https://www.autocar.co.uk/car-news/t...l-classic-cars
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Old 05-17-2022, 01:21 AM
 
Location: In the heights
35,022 posts, read 34,362,003 times
Reputation: 19263
Quote:
Originally Posted by RayinAK View Post
At the moment it is more expensive to recycle an EV battery than it is to built one. There are several companies "saying" that they can recycle from 95-98%, but there is none showing how that is possible, nor how much it would cost to recycle it. I believe there is a Canadian company that can recycle an EV battery that yields more materials than most, but the cost is so great that it makes no sense to do so.

Can you tells us who is already adding power to the grid from his or her EV battery?
https://enrg.io/can-electric-vehicle...s-be-recycled/


This is the Ford deal you are talking about:
https://www.morningbrew.com/emerging...ycling-startup


The point is that these companies are experimenting with different recycling methods for the future of recycling EVs as you can read here:
https://www.autocar.co.uk/car-news/t...l-classic-cars
Much of what you're saying is oddly inaccurate. Redwood Materials which does battery recycling had already entered profitability by at least the beginning of this year, and that's just one company with its process albeit a very prominent one. There are a lot of other EV battery recycling processes and companies using such out there but figured I'd point to one that's among the most prominent in the field. Are they going to tell you exactly every part of their process and how to do it? Nah, I think they'll keep some of that internal because it's how they stay competitive in a very competitive business. They will release financials though to investors because they have to. Keep in mind, commodity prices for battery materials in recent months have increased far beyond wage growth or overall inflation, so if these battery recycling operations were profitable already last year, then they're probably doing gangbusters on a per kg of material recycled level now.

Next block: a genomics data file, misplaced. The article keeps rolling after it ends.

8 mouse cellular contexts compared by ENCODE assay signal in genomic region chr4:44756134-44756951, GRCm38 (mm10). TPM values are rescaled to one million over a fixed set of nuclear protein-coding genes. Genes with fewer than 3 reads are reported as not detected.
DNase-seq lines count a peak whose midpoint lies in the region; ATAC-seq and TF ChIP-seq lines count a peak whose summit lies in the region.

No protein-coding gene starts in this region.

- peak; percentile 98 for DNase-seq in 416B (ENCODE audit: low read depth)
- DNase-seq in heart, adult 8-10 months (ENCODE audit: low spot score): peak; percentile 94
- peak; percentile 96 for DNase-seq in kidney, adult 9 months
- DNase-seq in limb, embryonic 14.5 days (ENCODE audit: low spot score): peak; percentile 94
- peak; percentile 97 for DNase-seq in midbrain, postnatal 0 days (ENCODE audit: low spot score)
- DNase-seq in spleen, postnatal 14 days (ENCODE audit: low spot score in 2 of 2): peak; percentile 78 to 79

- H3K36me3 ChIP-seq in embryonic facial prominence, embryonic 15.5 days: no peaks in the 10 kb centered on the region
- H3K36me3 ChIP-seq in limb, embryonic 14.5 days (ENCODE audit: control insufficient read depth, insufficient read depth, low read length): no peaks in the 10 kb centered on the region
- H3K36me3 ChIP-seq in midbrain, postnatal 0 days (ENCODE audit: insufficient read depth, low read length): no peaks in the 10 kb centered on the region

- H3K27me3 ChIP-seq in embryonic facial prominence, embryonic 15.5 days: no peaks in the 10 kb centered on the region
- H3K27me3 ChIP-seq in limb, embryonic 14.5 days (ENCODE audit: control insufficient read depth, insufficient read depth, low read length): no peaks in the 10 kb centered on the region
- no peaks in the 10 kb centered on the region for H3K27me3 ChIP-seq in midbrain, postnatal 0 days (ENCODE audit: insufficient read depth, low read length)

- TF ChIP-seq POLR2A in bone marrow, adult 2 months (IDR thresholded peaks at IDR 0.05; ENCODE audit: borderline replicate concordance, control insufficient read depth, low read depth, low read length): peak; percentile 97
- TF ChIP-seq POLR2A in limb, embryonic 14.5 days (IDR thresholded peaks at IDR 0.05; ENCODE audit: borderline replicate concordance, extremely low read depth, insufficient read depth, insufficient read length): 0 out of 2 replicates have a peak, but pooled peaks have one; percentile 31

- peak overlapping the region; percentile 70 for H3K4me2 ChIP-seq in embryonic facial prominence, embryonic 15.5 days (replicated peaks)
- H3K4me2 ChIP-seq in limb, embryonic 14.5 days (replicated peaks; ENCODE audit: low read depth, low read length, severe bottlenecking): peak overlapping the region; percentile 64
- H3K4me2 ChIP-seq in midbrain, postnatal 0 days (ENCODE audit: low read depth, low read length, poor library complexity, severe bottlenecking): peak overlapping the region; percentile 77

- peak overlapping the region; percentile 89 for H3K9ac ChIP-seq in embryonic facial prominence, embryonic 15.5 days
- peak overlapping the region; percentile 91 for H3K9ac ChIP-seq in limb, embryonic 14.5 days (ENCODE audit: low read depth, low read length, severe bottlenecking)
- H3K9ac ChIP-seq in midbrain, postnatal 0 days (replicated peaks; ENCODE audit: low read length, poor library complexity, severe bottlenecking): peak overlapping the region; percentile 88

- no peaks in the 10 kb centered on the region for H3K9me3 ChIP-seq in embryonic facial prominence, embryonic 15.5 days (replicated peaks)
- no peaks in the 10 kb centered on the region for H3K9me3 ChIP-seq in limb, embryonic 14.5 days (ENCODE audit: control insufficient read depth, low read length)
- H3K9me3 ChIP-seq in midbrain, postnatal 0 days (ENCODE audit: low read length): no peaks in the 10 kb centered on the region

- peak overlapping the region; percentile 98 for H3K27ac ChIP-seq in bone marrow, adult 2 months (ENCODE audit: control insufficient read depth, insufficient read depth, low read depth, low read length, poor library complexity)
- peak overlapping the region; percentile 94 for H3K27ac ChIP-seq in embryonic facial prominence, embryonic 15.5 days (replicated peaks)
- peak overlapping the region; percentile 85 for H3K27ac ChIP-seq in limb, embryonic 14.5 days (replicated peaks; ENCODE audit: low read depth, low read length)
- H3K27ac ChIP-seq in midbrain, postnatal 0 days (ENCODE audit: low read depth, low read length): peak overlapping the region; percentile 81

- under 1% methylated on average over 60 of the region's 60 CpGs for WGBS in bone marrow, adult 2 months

There are multiple pilot projects for vehicle to grid conducted in Japan, the Netherlands, and several other places. Nissan has been prominently doing so for its own headquarters and design centers and has been doing so for several years because as the CHAdeMO charging standard has vehicle-to-grid built into the standard from early on. California has also just approved a pilot as well. None at massive utility scale yet which is expected given the rather small total EV fleet size so far, but it's nice that there is this capability as well as local home backup which is not an ability that ICE vehicles offer. It's just a nice bonus on top of many other things EVs do better.

Try to remember these points as I believe these have been mentioned to you in the past.

As for the topic, I think with Toyota's announced limited production numbers and its rather meager specs released, GM's looking like the better bet for full EVs sold in 2022. The Hummer's not going to sell in large numbers, but I think the Lyriq will do alright as well the newly recommenced Bolt and Bolt EUV production.
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Old 05-17-2022, 09:02 AM
 
Location: Silicon Valley
6,785 posts, read 3,648,057 times
Reputation: 11154
Whatever they do, please get those dang Prius drivers out of the left hand lane. If we're blocked, you'd come out ahead betting the front of the line is some moron in an underpowered Prius.